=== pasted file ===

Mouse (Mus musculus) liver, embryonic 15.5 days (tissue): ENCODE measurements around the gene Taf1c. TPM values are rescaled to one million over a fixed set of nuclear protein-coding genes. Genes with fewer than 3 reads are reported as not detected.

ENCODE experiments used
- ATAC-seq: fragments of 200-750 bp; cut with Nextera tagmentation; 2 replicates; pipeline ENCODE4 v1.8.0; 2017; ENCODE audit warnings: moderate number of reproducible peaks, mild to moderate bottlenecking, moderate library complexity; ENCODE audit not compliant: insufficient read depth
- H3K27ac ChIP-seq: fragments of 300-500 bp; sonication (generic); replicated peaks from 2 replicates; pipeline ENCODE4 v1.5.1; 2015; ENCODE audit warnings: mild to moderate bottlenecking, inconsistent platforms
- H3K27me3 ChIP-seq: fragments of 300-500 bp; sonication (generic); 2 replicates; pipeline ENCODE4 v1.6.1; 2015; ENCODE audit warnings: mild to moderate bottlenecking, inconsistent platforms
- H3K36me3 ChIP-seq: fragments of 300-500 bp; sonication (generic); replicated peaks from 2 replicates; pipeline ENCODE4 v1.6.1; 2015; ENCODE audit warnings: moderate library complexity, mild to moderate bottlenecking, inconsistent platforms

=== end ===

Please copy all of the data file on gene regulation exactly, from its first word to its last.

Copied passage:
Mouse (Mus musculus) liver, embryonic 15.5 days (tissue): ENCODE measurements around the gene Taf1c. TPM values are rescaled to one million over a fixed set of nuclear protein-coding genes. Genes with fewer than 3 reads are reported as not detected.

ENCODE experiments used
- ATAC-seq: fragments of 200-750 bp; cut with Nextera tagmentation; 2 replicates; pipeline ENCODE4 v1.8.0; 2017; ENCODE audit warnings: moderate number of reproducible peaks, mild to moderate bottlenecking, moderate library complexity; ENCODE audit not compliant: insufficient read depth
- H3K27ac ChIP-seq: fragments of 300-500 bp; sonication (generic); replicated peaks from 2 replicates; pipeline ENCODE4 v1.5.1; 2015; ENCODE audit warnings: mild to moderate bottlenecking, inconsistent platforms
- H3K27me3 ChIP-seq: fragments of 300-500 bp; sonication (generic); 2 replicates; pipeline ENCODE4 v1.6.1; 2015; ENCODE audit warnings: mild to moderate bottlenecking, inconsistent platforms
- H3K36me3 ChIP-seq: fragments of 300-500 bp; sonication (generic); replicated peaks from 2 replicates; pipeline ENCODE4 v1.6.1; 2015; ENCODE audit warnings: moderate library complexity, mild to moderate bottlenecking, inconsistent platforms